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Our new Superintendent Tony Frandria and his crew filled the new bunkers with sand, and began the slow process of tuning up the mowing patterns around the new bunkers, and on the green pad.  In spite of challenging weather, the 15th looks better every day, and is now a joy to play for golfers of all skill levels.

(click to enlarge images)

 

Work is already well underway on the 16th hole.  Stay tuned for more updates as the makeover of our beloved Metra Loop continues…


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Copyright 2017 – Jason Way, GeekedOnGolf


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Journey Along the Shores – Part 16 (Super Changes)

There is only one constant in life – change.  Life at Canal Shores is no different.  The course continues to evolve, as do our plans for its future.  This season, those plans changed when we learned that our team was not going to be the same.  Tom Tully, our Superintendent, decided to relocate to Colorado.  He will be missed.

After a brief moment of panic, the search for Tom’s replacement began.  Our Board President Chris Carey and Grounds Chair Steve Neumann shoulder the work, and scored us a winner – Tony Frandria.  Tony is a highly experienced Greenkeeper, who was most recently at Glen View Club.

I am excited to be collaborating with Tony and wanted to learn more about him.  In the midst of getting prepared for the season, he gracious agreed to a GoG interview.

Before getting to the interview, there is more change news to spread – the Canal Shores Grounds Committee now has its own blog that will have frequent updates on course improvements, volunteer opportunities, master planning and more.  Check it out here.  I will continue to write about golf geeky aspects of the Canal Shores transformation, but for the full story, the G&G Blog is the place to go.

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Our volunteer Jeff Hapner created multiple headers for the blog and this one didn’t make the cut.  It was too good not to share (yes, that is Steve Neumann playing the role of Spackler).

On to Tony’s interview…


THE INTERVIEW

How did you get introduced to golf?

When I was a Senior in High School, the town I grew up in, Palos Hills IL, built a 9-Hole municipal golf course (Palos Hills Municipal Golf Course).  I was looking for a summer job so I went over to the course when it opened to see if they had any openings for summer help.  I started working in the Pro-Shop, which at first was just a small trailer, taking tee times, working in the snack shop, driving the beverage cart, washing golf carts and then eventually working on the grounds.  I got my first set of clubs soon after and began to play golf every day.  The best part about the job was that it was free to play!  That’s when I developed a passion for the game, and that’s when I also took a real interest in working on the golf course grounds.  As time has passed my passion for the game remains, but I currently don’t play as much golf as I did when I was younger.  I plan to change that moving forward, but I still have a tremendous passion, admiration and respect for the game of golf.

When did you know that the game had a hold on you?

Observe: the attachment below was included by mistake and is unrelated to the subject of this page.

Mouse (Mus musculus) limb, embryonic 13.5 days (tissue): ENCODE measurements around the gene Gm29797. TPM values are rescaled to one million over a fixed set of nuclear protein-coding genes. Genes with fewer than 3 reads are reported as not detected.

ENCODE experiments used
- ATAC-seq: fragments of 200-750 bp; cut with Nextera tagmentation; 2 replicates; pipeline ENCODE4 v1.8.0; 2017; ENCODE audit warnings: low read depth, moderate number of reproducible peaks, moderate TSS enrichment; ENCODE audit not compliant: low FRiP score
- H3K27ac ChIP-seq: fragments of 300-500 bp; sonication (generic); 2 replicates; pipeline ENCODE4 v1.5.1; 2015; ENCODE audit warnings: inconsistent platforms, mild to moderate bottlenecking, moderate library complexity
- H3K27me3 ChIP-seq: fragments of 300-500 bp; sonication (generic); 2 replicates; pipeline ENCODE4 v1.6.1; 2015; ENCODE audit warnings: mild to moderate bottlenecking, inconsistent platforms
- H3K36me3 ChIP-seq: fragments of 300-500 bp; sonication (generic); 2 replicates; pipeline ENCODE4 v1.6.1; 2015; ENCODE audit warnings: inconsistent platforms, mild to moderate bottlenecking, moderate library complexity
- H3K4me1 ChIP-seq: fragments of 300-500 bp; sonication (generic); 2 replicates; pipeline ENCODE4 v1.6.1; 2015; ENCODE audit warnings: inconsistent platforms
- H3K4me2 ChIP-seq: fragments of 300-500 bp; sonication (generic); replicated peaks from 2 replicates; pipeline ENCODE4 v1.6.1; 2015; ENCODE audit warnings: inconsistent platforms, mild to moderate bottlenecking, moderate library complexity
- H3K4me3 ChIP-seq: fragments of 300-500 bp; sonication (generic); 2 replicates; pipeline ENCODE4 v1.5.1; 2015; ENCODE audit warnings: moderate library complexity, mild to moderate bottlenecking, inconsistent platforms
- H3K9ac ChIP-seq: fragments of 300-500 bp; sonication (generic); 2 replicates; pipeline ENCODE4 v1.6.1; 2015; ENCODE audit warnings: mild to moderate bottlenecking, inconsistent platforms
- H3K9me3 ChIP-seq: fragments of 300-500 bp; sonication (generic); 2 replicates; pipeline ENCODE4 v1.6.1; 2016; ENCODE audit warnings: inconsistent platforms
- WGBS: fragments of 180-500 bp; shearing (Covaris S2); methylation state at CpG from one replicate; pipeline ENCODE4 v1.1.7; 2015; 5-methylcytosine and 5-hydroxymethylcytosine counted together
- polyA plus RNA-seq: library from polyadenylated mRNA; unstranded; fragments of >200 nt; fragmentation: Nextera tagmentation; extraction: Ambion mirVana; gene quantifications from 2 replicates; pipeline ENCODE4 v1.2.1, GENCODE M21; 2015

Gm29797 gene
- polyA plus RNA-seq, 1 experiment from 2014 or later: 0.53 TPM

The 1991 Ryder Cup matches at Kiawah Island “The War on the Shore”– that was when I really began to love and appreciate the competition and truly understood the deep passion that the game of golf can bring out in people.

What are the biggest lessons you have learned in your career thus far?

There are several lessons I’ve learned in my career, but the most important I would say is communication on so many different levels is imperative.  Being transparent with the people you represent is also important.  People want to know what’s going on – that’s why I really enjoy sharing information to let people know what they can expect when they come out to the golf course.

Another lesson I’ve learned is you can’t be too hard on yourself – I tend to wear my heart on my sleeve and sometimes take things too seriously.  That can be a good trait, but you must learn how to manage yours and your employers’ expectations because there are so many factors that you can’t control when caring for a golf course – like weather!

The other lesson I would say is something that a mentor and great friend of mine told me a long time ago.  Don’t fall too much in love with the property because it’s not yours.  One day you will leave the course for whatever reason, but the course will remain and the operation will go on without you. The most important thing is that you do the very best job you can during your tenure so you can leave the course in great shape when you move on and someone else takes the reigns.  Then, hopefully you’ll be able to look back at your achievements and be proud of what you and your team accomplished.

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Where do you see agronomy and course maintenance headed from here?

Water usage is going to become a greater and greater issue as time goes on.  Creating agronomical conditions that can allow turf to thrive with less water use is going to be a huge challenge moving forward.  Pesticide and fertilizer usages are also becoming more and more scrutinized which challenges turfgrass breeders to develop more sustainable turf species that need less water, are more disease resistant, and tolerant to adverse weather conditions.

We as turfgrass professionals, as well as golfers, must manage aesthetic expectations and accept the fact that lush/green turf doesn’t necessarily promote the best playing conditions.  I like the “firm and fast” slogan – which is also better for the environment.